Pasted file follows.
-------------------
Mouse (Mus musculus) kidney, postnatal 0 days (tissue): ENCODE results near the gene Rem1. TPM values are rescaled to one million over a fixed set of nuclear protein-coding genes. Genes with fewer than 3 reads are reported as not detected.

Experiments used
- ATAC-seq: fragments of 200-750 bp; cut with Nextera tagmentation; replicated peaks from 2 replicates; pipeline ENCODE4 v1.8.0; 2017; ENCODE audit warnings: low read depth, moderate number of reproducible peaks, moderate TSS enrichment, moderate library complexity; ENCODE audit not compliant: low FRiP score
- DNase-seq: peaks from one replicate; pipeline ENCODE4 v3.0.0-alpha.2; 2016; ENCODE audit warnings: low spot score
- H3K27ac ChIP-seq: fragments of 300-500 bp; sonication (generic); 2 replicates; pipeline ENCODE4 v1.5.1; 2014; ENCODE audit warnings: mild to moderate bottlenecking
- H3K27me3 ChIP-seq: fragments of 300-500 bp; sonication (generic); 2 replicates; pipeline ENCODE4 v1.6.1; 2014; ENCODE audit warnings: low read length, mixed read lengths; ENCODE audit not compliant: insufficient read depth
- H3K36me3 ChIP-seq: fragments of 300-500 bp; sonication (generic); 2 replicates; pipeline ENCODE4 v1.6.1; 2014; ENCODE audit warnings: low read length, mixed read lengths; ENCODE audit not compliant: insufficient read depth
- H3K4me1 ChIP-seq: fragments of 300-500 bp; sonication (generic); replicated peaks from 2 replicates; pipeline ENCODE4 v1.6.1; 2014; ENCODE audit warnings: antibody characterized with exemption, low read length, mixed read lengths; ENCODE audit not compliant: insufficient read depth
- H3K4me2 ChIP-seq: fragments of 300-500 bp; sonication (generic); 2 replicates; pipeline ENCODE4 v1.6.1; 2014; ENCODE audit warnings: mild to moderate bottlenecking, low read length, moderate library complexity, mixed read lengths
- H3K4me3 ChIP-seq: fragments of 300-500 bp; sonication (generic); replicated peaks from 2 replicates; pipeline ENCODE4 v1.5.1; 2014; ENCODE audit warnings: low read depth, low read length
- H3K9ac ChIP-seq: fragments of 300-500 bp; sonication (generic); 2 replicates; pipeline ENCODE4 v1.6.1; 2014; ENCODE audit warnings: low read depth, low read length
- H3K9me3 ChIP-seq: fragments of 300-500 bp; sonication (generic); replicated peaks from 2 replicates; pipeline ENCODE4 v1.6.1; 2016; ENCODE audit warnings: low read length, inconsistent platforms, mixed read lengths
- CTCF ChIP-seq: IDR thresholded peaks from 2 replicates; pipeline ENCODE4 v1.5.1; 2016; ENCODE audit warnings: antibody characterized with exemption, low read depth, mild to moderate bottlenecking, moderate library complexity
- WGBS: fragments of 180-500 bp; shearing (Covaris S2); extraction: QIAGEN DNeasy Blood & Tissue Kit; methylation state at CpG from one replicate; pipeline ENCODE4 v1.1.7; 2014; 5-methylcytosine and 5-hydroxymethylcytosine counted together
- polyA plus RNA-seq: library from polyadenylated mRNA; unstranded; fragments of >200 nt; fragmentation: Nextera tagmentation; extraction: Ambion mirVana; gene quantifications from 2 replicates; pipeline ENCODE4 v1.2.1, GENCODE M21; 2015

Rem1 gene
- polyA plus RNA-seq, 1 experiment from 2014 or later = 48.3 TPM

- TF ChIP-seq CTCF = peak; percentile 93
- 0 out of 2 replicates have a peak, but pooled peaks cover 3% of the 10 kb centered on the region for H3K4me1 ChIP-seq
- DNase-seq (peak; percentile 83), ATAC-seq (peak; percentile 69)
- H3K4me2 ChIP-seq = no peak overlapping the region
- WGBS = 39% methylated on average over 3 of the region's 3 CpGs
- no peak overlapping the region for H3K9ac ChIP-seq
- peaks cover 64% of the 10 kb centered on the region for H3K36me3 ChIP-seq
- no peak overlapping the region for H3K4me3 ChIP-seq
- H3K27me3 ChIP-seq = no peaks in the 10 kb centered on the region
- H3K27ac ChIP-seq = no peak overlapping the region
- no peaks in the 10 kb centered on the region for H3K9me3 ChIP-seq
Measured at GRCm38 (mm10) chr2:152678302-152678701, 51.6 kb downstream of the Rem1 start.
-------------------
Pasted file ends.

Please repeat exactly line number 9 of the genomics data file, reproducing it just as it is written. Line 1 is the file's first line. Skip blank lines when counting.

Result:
- H3K4me2 ChIP-seq: fragments of 300-500 bp; sonication (generic); 2 replicates; pipeline ENCODE4 v1.6.1; 2014; ENCODE audit warnings: mild to moderate bottlenecking, low read length, moderate library complexity, mixed read lengths